One also has to remember, Gartenstein-Ross notes, that when an organization like ISIS conquers territories in Syria and Iraq, nuclear weapons are within reach. He says Islamic State has already used biological weapons, like chlorine and mustard gas, against its enemies.
Over the past six months, however, a number of unexpected factors have weakened the group economically and forced it to find new ways to finance its intensifying battles against a series of rivals. These include the Syrian and Iraqi armies, Kurdish militias, Syrian rebel groups and the air forces of Egypt and Jordan, not to mention the newest, powerful threats like the airstrikes by Russian and U.S. forces.
The main blow to its financial situation has been the sharp drop in the price of oil, which has plunged more than 50 percent over the past year and is now hovering slightly above $40 a barrel. In addition, ISIS has lost control of a few of its oil fields, like the Ajil field in Iraq. It is also waging a fierce struggle with the Turkish authorities over the smuggling of oil, which is making it more difficult for ISIS to sell oil on the black market.
Islamic State has also had to almost completely forgo another important source of income: funds that were streaming in from Sunni donors, mostly in Saudi Arabia, Kuwait and other Persian Gulf states. These donations, which at their peak totaled tens of millions of dollars a year (according to the U.S. State Department), have dried up because the Sunni regimes have begun to fear that ISIS poses a threat to the entire region, as well as due to the economic sanctions the United States and United Nations began to impose on ISIS supporters.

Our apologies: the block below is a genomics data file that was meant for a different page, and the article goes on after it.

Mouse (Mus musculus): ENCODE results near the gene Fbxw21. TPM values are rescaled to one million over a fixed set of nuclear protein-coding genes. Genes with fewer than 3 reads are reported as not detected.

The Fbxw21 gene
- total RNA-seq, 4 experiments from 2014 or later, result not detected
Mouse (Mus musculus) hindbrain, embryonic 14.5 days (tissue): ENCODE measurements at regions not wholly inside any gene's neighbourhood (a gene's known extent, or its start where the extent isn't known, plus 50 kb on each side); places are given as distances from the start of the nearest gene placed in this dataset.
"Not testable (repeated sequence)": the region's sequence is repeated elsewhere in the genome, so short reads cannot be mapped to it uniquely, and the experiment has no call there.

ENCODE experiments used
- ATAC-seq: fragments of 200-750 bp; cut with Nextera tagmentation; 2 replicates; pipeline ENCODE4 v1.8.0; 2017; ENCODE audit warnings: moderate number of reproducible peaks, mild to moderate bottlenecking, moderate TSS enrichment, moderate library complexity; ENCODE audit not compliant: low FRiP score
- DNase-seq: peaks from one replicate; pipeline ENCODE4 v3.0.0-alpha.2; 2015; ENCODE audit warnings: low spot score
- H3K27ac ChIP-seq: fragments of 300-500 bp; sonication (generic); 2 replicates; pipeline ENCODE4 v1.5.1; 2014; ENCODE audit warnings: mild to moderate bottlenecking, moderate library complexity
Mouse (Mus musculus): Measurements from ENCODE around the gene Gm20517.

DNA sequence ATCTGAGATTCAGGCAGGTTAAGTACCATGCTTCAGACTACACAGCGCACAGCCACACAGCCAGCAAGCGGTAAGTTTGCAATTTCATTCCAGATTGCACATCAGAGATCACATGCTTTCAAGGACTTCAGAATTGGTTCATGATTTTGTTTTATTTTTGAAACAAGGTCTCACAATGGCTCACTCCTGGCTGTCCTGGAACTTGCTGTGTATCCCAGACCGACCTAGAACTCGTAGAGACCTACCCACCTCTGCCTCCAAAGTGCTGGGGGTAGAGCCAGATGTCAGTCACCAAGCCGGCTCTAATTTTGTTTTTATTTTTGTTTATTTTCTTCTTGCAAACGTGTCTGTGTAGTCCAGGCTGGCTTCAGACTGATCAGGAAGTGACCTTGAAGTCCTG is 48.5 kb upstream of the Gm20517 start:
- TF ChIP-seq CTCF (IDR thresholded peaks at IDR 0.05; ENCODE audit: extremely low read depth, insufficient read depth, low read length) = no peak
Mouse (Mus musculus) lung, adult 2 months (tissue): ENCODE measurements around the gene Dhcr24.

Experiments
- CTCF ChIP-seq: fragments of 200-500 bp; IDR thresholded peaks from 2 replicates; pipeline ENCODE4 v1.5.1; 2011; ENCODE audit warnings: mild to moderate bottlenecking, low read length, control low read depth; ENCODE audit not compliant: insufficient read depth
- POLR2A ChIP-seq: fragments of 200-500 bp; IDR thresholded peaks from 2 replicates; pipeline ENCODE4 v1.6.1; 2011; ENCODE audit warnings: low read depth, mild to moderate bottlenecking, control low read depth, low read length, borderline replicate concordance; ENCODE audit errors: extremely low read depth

To replace these funds, ISIS chose to begin taxing the population under its control – a total of eight million people in Syria and Iraq, most of them helpless, poor and exhausted from the long years of warfare. The capture of large cities like Mosul in Iraq (population, 660,000) and Raqqa in Syria (220,000), which ISIS has turned into its de facto capital, has enabled the organization to milk residents by imposing taxes and levies on them. In short, ISIS has established an orderly system of extortion, which yields more than $500 million annually.
One effective way to collect is by piggybacking on the services that the governments of Syria and Iraq continue to provide, like health and education, by deducting income taxes from public sector workers. Consequently, on the one hand, the Syrian and Iraqi governments are fighting the murderous group; but on the other, they are funding it through the pockets of teachers, hospital workers and government clerks.
But everyone ends up paying taxes to ISIS. Ranchers and farmers must pay protection money in the form of gold, silver or other precious metals to access their annual harvest. Business owners pay $2 monthly. Christians and other religious minorities who decided not to flee but remain under ISIS’ rule must pay a significant portion of their incomes to avoid having their heads chopped off in the city square.
Another effective revenue channel is bank robberies. It’s estimated that the organization stole more than $500 million last year from banks in the Iraqi cities it captured. International media reports stated that most of this sum, $430 million, was seized in the spring of 2014 from the central bank in Mosul, though senior Iraqi government officials refused to confirm this.
Another funding source is ransoms paid for the return of people kidnapped by ISIS.
Despite these diverse resources, experts say ISIS’ economic stability is heavily based on consistent territorial gains, so that it can exploit the resources in the newly acquired territories. However, this past year has seen the group’s achievements rolled back, after it suffered several defeats that basically stopped the occupation machine in its tracks. Since the summer of 2014, it has been forced out of about 10 percent of the territory it had previously seized in Iraq.
The pressure on ISIS now is tremendous, says Gartenstein-Ross, adding that the more it weakens on the battlefield, the harder it will be to obtain support and resources.